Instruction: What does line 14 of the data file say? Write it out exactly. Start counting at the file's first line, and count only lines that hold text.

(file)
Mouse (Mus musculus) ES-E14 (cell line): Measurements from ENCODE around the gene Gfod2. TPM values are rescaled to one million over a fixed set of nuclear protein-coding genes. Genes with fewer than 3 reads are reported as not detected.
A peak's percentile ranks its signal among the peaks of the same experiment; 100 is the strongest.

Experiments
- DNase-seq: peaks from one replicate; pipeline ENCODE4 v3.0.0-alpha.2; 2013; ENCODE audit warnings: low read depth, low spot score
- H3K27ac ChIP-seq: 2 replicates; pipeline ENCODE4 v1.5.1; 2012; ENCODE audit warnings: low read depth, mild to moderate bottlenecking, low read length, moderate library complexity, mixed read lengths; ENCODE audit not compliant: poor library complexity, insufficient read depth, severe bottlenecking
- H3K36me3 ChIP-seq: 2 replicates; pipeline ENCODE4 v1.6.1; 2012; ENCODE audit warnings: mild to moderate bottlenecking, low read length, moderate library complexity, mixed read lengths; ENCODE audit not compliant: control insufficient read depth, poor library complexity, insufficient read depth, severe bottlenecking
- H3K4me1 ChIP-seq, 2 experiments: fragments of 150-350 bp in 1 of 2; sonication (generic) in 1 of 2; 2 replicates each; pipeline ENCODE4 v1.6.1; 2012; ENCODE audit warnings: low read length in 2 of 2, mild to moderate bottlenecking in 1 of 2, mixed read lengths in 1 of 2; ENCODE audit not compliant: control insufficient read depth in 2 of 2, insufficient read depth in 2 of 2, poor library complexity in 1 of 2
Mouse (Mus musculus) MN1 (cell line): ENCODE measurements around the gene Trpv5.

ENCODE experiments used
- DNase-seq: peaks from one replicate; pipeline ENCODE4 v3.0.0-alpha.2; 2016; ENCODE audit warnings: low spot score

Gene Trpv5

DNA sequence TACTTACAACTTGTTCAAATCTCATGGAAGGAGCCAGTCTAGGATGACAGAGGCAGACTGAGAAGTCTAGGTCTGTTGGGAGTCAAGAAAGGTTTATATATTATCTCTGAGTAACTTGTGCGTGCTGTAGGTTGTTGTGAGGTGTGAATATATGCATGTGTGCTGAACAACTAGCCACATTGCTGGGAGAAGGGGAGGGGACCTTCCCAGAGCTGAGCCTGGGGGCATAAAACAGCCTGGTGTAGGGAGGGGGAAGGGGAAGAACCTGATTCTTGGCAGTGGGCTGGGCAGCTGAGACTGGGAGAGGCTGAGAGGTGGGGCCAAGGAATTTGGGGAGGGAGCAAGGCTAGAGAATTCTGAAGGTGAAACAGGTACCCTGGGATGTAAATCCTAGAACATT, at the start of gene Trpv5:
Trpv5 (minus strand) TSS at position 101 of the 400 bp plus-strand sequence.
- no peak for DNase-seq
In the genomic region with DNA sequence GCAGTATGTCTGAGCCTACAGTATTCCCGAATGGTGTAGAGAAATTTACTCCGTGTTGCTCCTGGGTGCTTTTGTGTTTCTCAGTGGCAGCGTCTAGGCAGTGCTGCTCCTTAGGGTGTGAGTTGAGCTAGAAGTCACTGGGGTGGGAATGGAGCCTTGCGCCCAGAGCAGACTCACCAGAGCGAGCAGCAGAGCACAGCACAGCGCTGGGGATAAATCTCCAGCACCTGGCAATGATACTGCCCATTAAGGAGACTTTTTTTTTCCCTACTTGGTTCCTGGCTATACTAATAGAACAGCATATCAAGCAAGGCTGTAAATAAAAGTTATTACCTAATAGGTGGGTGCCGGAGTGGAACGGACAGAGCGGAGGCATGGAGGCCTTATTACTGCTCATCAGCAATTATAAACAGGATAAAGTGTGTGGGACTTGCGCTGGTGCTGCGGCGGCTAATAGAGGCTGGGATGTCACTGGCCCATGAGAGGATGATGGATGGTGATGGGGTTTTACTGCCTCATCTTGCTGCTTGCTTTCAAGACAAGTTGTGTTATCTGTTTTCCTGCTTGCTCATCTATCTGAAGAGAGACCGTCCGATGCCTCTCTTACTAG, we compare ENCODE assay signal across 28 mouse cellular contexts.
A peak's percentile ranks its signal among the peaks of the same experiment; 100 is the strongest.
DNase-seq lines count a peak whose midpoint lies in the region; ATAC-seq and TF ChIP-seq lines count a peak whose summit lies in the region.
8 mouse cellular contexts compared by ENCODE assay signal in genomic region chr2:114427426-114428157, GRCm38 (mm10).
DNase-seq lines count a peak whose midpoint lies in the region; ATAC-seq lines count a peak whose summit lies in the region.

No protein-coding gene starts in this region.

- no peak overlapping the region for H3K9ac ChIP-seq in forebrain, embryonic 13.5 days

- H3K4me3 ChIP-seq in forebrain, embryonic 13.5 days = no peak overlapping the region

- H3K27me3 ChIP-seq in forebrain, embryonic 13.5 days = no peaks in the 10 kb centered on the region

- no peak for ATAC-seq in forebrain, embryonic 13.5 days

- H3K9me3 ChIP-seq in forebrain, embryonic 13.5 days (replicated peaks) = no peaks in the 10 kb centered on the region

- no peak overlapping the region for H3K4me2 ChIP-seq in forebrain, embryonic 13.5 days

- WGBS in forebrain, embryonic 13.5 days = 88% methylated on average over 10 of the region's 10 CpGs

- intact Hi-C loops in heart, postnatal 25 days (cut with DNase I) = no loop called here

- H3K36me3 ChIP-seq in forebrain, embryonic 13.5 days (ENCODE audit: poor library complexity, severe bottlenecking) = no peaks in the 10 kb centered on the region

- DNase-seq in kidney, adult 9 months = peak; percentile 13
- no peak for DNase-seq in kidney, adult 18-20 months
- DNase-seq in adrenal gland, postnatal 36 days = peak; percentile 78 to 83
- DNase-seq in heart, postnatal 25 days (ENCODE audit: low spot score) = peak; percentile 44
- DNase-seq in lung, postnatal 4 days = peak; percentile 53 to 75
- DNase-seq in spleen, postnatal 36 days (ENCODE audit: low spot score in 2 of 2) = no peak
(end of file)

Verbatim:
- no peak for DNase-seq